May 19, 2003 11:14am
These Days "More is Better"
by: Joan Irvine
Most people recognize Adult Sites Against Child Pornography (ASACP) as the organization established in 1996 by Alec Helmy to help the adult site industry make a difference in the battle against child pornography. Over the years, ASACP has accepted and reviewed thousands of reports of suspected child pornography, passing on only valid instances to the F.B.I. and U.S. Custom Services through NCMEC.org.
Because of the ongoing support of its Sponsors and Members, ASACP has been rapidly evolving. In addition to its previous roles, ASACP works directly with the F.B.I. on special cases, and serves as an effective intermediary by contacting site owners to obtain information; thus, speeding up the F.B.I.'s ability to apprehend perpetrators.
Also, ASACP now reviews all sites for compliance to its Code of Ethics before accepting them as Approved Members, and works closer with other organizations such as the Free Speech Coalition and ICRA. With input from adult industry leaders at quarterly Advisory Council meetings, ASACP is working to establish "Best Practices" for various segments of the industry. Increased media exposure, including a recent 6-minute segment on SexTV, is broadening its impact!
A Recent Fight
Last year, ASACP received an email from a woman claiming that illegal pictures of her were featured on an adult site. She said she was 17 years of age when the pictures were taken. She also claimed that she had contacted the site operators directly, but had not received a reply.
In a follow-up email, she stated that the company had replied, but they were not planning to remove the content. She was hurt, furious and offended, and asked ASACP to report the site to the authorities. Frankly, I felt sorry for this 'victim'.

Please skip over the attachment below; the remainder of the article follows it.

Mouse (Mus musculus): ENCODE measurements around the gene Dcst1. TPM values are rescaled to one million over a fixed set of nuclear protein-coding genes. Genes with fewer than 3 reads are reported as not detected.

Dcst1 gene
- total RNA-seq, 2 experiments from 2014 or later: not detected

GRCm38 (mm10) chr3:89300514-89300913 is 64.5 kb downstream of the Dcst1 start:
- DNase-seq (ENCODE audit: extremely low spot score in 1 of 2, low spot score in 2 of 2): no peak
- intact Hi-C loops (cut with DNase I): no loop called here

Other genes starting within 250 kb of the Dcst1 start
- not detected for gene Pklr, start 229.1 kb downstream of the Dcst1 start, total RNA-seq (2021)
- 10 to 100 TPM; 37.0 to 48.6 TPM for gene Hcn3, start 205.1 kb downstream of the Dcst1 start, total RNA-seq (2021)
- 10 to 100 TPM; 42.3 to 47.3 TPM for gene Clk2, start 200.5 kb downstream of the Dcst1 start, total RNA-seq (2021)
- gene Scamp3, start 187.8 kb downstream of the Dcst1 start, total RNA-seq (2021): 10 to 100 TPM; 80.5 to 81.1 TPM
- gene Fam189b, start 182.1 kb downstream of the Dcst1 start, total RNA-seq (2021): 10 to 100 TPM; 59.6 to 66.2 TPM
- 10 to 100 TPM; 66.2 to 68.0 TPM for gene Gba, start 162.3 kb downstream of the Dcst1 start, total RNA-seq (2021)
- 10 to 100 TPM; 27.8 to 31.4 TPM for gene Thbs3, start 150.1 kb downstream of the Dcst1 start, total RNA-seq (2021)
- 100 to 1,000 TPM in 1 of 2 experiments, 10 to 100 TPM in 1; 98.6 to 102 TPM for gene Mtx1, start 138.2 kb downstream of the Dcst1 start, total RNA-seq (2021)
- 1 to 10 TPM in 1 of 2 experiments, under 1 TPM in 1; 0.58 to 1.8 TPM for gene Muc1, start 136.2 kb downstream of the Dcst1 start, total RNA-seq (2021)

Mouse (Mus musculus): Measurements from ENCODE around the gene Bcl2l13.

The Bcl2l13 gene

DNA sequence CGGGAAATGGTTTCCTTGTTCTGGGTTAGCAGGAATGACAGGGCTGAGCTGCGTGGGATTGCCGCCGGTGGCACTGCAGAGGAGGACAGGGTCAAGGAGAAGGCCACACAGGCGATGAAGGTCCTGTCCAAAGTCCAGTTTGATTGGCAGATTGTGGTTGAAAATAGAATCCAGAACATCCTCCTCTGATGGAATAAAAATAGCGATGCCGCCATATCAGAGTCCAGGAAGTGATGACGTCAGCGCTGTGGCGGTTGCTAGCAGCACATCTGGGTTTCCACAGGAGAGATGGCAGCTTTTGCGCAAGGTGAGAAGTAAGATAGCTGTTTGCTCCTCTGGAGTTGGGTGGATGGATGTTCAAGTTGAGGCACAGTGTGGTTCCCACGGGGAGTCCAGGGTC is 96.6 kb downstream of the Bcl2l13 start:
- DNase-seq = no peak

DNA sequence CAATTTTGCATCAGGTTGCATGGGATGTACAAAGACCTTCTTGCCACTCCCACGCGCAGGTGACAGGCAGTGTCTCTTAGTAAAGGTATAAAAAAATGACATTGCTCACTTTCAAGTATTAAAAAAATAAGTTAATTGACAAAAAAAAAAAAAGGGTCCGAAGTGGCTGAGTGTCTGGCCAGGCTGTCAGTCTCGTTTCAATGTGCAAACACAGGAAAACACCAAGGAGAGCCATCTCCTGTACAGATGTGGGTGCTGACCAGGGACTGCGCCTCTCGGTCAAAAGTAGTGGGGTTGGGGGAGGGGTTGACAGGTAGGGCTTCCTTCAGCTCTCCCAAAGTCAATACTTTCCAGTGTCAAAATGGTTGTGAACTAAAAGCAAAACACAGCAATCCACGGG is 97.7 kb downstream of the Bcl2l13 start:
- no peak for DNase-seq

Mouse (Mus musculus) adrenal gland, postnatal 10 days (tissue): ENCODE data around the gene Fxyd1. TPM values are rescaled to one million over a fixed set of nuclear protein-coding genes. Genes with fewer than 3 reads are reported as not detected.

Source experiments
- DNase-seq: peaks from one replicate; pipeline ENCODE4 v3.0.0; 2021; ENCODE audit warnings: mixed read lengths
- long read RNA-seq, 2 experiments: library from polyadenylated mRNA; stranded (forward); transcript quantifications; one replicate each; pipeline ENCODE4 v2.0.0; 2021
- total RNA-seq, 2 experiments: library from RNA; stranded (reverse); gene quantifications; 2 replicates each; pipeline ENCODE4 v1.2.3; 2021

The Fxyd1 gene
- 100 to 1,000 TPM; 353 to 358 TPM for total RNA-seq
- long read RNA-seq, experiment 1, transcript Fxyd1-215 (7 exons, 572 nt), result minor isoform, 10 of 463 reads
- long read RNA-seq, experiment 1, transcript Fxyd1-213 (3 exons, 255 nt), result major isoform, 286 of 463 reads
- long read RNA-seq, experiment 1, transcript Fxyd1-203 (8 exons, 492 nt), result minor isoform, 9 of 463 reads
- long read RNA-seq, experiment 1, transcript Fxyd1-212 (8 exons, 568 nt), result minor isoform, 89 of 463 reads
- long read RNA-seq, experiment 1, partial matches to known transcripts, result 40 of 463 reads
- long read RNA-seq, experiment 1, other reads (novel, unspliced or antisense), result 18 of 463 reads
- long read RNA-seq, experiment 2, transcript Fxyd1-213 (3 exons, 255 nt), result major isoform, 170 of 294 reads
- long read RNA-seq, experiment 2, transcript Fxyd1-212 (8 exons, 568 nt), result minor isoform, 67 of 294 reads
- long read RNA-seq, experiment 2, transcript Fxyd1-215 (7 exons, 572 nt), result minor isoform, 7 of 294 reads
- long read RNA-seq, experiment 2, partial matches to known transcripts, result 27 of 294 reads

I reviewed the site in question. Even with my limited industry experience at the time, this site did not appear to contain child pornography. The models looked over the age of 18 and the site featured prominent 2257 disclaimers. There were no 'unacceptable' keywords, such as 'lolita' or 'pre-teen.' There were so many affiliations with 'net-safety' organizations such as ICRA, NetNanny, CyberPatrol and ASACP that I could not imagine why the Webmasteroperators would risk their business and reputation by featuring illegal content.
I emailed the Webmaster explaining the situation. Within 24 hours, I received a reply stating: "We are an affiliate of ATK. The photos in question appeared on ATK Exotics, and not on our site. I will ask the Webmaster of ATK to contact you."
Within 12 hours, I received an email from Kim Nielsen, the President of Kingdom WWW Operations, Inc., a.k.a. ATK. He stated that he knew who this woman was as she had already contacted him, and that he had responded to her emails, removed all her pictures, and had instructed all resellers to do the same.
Kim offered to submit all documentation on the model. As most professional adult site owners do, he had all the required 2257 documentation: a signed model release, a driver's license with matching signatures and addresses, plus a college student ID and a VISA card. "A key in this situation is that both the VISA card and student ID had valid dates consistent with the date on the model release form and not consistent with the date that the model claimed the images were actually taken," stated Nielsen.
I also learned that ATK had purchased the pictures from a professional photographer. It's amazing that the model had not mentioned this fact.
As it turns out the model's mother had learned about the pictures, was irate, and was the person emailing everyone, including ASACP. The mother had harassed the photographer so much that he tried to obtain a restraining order.